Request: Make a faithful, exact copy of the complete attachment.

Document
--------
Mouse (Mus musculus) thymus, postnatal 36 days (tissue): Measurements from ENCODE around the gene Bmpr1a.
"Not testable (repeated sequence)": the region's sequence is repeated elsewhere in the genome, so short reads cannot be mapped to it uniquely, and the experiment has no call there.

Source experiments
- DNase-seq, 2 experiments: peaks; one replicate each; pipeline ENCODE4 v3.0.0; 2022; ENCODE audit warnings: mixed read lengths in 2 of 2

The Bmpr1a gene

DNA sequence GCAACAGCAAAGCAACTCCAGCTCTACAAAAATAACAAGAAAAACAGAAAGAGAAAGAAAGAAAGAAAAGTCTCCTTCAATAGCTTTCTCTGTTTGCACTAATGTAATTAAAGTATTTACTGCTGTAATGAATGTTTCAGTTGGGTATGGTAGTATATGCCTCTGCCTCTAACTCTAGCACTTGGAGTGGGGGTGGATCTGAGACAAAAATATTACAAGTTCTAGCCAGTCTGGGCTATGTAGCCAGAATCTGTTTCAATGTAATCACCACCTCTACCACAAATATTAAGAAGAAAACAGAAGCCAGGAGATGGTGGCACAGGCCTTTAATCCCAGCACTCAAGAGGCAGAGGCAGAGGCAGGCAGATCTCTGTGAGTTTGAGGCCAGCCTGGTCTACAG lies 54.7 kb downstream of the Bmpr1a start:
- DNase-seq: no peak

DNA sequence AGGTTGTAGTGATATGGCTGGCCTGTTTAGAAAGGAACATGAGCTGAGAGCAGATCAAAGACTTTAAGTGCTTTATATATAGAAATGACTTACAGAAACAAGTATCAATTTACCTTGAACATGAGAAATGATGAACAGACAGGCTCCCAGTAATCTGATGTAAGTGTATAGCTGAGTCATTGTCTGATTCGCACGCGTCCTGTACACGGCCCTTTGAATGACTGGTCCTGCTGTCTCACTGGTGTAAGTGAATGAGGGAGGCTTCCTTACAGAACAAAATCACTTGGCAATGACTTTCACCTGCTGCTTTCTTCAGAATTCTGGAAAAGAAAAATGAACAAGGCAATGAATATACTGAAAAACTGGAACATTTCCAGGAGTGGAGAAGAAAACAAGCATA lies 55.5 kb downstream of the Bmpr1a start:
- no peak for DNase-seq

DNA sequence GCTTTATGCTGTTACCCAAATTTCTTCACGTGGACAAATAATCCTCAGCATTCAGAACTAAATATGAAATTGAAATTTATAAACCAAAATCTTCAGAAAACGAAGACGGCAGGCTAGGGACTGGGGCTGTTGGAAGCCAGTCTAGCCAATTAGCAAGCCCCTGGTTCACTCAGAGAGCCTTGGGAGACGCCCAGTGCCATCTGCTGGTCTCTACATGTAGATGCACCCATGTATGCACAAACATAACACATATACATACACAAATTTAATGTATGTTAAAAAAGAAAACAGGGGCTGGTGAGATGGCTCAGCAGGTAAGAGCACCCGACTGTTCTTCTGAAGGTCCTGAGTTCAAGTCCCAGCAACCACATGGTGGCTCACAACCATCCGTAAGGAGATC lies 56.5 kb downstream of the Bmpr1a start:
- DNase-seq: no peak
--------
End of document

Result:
Mouse (Mus musculus) thymus, postnatal 36 days (tissue): Measurements from ENCODE around the gene Bmpr1a.
"Not testable (repeated sequence)": the region's sequence is repeated elsewhere in the genome, so short reads cannot be mapped to it uniquely, and the experiment has no call there.

Source experiments
- DNase-seq, 2 experiments: peaks; one replicate each; pipeline ENCODE4 v3.0.0; 2022; ENCODE audit warnings: mixed read lengths in 2 of 2

The Bmpr1a gene

DNA sequence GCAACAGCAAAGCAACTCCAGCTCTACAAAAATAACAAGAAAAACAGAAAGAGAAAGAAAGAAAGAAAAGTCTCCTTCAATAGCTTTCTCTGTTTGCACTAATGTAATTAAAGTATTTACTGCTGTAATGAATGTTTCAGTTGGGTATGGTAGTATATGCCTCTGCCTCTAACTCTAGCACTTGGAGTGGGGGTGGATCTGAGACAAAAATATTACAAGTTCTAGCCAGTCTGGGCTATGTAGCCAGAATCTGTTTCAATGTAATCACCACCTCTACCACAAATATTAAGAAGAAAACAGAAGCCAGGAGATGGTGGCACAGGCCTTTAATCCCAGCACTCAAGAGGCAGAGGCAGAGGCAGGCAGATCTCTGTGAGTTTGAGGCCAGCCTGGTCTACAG lies 54.7 kb downstream of the Bmpr1a start:
- DNase-seq: no peak

DNA sequence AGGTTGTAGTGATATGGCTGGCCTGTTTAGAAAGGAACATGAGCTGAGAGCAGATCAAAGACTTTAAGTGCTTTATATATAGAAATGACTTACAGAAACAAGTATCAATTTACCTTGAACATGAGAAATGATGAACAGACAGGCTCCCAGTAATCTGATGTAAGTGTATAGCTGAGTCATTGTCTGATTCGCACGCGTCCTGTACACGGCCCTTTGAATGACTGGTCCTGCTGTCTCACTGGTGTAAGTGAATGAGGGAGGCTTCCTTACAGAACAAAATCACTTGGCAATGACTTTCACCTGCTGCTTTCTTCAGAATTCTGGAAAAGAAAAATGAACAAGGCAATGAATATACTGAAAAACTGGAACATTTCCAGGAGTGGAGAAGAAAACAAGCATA lies 55.5 kb downstream of the Bmpr1a start:
- no peak for DNase-seq

DNA sequence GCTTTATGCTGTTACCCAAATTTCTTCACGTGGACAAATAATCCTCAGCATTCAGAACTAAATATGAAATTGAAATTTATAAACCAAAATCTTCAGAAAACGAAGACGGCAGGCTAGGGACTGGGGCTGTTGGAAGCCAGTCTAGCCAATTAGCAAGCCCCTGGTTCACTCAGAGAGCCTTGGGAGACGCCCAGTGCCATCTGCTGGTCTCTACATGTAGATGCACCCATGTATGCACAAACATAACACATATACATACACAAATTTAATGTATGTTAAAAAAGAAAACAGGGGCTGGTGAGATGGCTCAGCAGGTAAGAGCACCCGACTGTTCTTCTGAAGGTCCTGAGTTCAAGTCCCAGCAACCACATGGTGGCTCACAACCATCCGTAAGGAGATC lies 56.5 kb downstream of the Bmpr1a start:
- DNase-seq: no peak